In Hong Kong, most people born between 1967 and 1978 and many born between 1979 and 1984 received only one dose of measles vaccination. Those born before 1967 and after 1985 are supposed to be protected, although full immunisation does not guarantee full protection.16 In the event of inadequate immediate supply of vaccine for revaccination, it is reasonable to prioritise measles immunisation to the at-risk group, namely, those born between 1967 and 1978 and those working at the airport or in hospitals. Drivers of public transport, taxis, and other transport become the next category of individuals for consideration of vaccination if the supply of vaccines remains inadequate. Other priority groups include those who were born in high-risk regions, such as the Philippines, Malaysia, and other places with inadequate vaccination policies, and those who have not received two doses of measles vaccinations and have not been infected with measles before.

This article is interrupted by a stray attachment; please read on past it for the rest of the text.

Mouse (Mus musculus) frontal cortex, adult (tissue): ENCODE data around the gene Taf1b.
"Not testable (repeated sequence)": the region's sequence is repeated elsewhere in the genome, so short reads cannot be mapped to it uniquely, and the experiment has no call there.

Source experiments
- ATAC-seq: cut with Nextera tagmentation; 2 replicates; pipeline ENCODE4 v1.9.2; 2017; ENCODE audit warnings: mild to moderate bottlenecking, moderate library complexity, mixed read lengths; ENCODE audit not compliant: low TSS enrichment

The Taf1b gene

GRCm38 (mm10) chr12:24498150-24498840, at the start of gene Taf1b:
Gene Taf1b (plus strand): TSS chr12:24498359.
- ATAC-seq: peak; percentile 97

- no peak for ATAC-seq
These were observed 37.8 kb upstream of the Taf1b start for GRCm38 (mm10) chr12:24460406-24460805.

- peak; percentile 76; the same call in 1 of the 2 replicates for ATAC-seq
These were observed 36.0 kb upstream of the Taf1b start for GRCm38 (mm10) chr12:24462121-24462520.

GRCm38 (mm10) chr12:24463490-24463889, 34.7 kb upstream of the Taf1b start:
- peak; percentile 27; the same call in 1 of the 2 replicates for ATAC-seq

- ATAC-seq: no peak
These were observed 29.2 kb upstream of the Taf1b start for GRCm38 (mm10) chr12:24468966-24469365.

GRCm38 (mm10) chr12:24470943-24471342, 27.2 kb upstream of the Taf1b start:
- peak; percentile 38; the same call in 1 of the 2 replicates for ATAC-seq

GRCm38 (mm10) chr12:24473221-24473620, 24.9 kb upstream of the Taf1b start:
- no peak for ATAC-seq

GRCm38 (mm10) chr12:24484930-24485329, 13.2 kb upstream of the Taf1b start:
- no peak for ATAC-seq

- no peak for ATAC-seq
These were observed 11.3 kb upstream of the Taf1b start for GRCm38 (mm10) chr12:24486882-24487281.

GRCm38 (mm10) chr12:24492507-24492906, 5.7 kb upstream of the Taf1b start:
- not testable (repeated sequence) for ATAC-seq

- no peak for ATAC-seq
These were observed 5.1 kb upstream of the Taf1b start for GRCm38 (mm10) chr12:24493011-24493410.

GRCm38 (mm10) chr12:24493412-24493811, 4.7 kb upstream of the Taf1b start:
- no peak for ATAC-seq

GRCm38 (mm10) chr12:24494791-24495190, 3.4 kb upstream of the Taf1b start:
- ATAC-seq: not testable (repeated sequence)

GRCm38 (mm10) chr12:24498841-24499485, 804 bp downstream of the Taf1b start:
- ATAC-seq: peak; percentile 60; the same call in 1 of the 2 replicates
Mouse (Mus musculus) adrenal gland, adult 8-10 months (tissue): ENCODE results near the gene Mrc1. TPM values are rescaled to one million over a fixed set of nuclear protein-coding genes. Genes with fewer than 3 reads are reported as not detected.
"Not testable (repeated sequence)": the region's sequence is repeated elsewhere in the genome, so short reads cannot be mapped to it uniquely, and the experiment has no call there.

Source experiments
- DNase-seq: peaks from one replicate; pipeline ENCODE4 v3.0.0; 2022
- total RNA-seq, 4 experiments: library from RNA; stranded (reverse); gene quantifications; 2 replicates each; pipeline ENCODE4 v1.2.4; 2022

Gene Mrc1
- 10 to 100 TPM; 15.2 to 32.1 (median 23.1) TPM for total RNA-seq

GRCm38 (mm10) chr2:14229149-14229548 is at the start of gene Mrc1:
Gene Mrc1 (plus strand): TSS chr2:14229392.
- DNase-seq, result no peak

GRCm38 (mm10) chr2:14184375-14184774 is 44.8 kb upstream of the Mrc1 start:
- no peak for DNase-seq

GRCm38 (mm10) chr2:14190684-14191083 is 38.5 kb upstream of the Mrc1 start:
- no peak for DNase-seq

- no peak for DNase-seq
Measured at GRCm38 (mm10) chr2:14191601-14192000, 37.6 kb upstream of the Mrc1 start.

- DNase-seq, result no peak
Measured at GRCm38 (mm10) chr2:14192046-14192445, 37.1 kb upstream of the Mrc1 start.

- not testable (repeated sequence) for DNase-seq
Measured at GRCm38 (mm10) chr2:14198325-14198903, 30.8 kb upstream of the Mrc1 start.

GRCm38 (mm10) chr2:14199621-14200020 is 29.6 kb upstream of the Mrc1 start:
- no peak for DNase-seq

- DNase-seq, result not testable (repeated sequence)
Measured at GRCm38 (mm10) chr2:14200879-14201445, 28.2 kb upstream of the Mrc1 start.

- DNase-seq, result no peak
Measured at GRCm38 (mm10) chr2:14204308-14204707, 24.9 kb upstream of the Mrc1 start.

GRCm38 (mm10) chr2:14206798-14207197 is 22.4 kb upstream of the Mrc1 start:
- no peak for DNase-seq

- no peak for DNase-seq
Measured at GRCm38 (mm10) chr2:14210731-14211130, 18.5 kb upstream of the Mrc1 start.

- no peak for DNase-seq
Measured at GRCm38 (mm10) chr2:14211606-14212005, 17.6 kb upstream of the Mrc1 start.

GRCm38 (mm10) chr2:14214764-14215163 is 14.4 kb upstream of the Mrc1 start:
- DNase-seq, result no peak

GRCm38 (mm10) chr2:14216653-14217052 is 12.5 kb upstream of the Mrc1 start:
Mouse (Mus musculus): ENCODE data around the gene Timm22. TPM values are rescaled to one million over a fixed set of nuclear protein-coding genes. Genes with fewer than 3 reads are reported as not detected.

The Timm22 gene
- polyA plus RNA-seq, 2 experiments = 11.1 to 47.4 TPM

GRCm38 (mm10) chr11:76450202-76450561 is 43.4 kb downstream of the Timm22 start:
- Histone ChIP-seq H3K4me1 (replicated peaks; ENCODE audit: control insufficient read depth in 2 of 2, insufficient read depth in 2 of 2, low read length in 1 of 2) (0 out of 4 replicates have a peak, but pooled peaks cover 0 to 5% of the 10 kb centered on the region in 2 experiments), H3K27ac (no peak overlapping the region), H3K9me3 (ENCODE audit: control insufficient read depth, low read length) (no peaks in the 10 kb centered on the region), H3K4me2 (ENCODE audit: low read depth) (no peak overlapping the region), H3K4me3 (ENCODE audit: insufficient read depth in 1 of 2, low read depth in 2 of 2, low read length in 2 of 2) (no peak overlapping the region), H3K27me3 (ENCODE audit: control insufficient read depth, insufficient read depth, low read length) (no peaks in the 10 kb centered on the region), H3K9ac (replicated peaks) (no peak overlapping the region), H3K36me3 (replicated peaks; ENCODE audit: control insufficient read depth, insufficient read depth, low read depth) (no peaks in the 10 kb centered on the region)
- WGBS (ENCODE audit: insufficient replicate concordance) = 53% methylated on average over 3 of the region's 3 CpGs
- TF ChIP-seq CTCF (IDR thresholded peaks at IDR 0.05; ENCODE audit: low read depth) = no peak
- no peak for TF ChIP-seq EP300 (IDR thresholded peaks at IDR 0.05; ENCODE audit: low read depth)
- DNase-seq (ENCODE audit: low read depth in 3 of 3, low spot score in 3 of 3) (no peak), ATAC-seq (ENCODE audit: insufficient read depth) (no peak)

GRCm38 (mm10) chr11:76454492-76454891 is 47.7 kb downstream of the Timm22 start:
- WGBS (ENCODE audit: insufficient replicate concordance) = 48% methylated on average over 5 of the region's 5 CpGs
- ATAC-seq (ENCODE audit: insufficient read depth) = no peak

Issue 3: Blood testing
Blood tests for measles antibodies take approximately 1 week before the results are available to determine the need to vaccinate.1 Initially, there were insufficient stocks of measles vaccines to administer to all vulnerable airport staff. The Department of Health provided the measles serology test service to airport staff and a cumulative total of 777 blood samples were collected.14
Issue 4: Severe paediatric complications
The risks of severe measles complications are very low. Paediatric complications such as encephalitis occur once in a million cases.1 6 19 However, amid the rise in measles infections, the Hong Kong Department of Health announced a change to existing measles vaccine policy so that children get their second dose of measles vaccine at an earlier age.20 It is now recommended that children will receive the second dose of measles vaccine at age 18 months instead of at age 6 years.